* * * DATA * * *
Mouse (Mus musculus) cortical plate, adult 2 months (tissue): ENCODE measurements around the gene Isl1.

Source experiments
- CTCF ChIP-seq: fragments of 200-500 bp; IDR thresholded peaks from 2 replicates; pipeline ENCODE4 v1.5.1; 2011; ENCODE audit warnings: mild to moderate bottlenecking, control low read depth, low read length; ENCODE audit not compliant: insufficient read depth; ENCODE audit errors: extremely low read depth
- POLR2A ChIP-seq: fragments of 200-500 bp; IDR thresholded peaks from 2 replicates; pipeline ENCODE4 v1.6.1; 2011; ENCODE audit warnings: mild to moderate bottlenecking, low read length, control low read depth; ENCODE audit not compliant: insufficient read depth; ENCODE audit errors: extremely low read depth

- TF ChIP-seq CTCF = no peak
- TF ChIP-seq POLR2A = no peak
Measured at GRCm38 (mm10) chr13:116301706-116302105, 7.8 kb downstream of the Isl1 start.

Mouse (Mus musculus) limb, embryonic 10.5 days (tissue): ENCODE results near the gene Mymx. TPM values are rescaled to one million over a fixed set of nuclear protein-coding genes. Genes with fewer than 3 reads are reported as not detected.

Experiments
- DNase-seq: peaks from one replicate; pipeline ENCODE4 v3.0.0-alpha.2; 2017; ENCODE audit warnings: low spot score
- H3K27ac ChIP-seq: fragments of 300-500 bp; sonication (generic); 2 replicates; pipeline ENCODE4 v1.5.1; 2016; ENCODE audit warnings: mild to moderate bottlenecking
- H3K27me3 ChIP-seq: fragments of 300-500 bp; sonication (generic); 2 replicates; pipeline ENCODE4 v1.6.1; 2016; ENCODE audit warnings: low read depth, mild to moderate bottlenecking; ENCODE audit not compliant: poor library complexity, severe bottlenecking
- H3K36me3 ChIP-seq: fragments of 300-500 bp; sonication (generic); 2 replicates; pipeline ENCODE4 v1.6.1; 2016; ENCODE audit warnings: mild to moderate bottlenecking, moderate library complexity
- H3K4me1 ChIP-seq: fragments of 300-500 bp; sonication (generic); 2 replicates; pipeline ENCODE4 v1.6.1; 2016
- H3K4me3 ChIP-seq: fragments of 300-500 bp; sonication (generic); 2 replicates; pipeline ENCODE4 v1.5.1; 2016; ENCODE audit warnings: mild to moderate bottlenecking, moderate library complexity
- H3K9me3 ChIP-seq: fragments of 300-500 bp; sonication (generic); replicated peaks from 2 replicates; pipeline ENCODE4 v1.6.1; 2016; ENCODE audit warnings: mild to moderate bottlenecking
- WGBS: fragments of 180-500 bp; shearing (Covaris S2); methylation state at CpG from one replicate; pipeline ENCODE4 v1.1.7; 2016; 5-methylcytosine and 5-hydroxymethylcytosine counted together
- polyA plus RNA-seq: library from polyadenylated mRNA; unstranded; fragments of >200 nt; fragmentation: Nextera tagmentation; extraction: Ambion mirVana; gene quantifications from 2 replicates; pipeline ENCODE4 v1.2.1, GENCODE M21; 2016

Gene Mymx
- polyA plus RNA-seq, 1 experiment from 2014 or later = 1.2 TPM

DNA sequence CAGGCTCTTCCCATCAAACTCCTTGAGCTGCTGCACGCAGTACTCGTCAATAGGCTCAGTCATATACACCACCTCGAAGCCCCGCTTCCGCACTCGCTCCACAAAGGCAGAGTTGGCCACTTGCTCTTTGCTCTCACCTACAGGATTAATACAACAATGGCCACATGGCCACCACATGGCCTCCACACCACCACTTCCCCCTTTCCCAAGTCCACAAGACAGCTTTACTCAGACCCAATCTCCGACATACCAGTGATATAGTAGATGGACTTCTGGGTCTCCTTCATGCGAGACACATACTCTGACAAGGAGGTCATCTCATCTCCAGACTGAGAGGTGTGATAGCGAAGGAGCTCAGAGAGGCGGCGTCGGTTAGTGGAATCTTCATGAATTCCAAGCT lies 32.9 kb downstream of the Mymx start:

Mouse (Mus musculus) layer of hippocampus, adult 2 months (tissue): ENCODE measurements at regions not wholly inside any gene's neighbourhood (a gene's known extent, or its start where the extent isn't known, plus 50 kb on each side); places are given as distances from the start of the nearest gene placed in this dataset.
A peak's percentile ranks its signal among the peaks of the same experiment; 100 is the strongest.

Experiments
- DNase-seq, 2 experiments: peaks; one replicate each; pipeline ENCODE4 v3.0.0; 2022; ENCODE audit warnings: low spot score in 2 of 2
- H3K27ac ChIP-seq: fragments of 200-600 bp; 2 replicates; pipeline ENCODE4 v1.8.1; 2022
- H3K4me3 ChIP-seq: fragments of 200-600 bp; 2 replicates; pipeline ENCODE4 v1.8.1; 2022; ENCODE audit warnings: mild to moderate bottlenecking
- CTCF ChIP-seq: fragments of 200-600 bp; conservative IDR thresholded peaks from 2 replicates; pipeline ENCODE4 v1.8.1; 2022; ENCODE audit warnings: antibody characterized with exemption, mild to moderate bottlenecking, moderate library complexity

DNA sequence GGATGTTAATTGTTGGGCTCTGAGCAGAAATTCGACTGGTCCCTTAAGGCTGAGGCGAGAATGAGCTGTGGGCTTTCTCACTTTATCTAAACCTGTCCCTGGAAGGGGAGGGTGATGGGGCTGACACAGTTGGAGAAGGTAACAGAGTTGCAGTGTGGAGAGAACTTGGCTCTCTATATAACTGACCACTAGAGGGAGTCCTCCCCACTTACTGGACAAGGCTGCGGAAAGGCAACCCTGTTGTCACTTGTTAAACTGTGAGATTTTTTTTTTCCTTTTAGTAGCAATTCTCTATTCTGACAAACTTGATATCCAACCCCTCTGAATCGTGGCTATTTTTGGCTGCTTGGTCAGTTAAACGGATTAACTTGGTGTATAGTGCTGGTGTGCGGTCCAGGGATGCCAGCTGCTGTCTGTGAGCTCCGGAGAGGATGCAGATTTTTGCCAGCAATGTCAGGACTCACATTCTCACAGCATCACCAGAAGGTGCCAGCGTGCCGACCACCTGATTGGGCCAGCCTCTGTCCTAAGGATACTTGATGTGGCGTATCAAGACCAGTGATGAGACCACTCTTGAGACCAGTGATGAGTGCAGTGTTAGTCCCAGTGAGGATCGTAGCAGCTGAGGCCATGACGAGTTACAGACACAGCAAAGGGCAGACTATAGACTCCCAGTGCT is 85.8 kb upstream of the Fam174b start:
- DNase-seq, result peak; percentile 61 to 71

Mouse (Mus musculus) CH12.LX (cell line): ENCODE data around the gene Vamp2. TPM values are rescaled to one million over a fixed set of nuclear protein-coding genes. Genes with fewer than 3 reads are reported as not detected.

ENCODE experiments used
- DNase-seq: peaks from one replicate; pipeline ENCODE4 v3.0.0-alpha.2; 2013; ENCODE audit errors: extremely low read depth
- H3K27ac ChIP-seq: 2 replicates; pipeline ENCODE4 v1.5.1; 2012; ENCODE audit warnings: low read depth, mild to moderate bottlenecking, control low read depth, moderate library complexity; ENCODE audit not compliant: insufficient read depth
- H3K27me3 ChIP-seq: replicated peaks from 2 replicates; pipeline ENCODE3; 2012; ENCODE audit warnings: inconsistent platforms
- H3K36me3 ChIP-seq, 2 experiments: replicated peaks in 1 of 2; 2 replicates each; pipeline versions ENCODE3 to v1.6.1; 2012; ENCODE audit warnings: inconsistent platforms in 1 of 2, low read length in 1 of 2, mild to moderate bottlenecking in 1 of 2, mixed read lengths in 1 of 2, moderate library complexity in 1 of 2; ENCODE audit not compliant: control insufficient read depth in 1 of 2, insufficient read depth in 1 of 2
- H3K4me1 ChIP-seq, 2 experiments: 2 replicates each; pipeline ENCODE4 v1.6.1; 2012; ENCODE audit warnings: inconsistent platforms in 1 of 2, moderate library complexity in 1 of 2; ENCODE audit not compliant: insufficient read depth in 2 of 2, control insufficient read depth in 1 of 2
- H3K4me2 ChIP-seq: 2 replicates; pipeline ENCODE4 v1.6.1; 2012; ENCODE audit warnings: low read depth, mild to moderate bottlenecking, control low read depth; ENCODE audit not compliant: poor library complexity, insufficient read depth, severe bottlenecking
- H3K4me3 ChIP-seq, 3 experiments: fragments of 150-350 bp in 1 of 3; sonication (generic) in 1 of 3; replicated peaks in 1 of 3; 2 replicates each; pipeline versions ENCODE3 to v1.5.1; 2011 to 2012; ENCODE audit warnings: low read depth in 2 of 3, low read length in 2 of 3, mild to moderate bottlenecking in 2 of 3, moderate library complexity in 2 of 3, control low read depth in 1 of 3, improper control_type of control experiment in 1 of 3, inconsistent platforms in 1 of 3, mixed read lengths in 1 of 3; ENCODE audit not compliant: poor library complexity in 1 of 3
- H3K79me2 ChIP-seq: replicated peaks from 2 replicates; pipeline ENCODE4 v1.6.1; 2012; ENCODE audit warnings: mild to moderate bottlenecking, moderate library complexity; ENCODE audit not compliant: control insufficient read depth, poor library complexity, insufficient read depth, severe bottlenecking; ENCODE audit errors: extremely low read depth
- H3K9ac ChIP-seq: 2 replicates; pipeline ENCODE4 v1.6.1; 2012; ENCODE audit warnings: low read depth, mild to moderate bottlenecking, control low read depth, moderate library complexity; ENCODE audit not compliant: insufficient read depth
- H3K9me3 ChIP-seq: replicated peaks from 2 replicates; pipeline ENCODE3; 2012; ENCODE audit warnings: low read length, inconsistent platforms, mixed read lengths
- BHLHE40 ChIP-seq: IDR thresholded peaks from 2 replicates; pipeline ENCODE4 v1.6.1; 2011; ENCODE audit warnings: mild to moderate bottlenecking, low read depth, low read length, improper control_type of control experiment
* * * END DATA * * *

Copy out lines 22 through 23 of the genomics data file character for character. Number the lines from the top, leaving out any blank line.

Mouse (Mus musculus) layer of hippocampus, adult 2 months (tissue): ENCODE measurements at regions not wholly inside any gene's neighbourhood (a gene's known extent, or its start where the extent isn't known, plus 50 kb on each side); places are given as distances from the start of the nearest gene placed in this dataset.
A peak's percentile ranks its signal among the peaks of the same experiment; 100 is the strongest.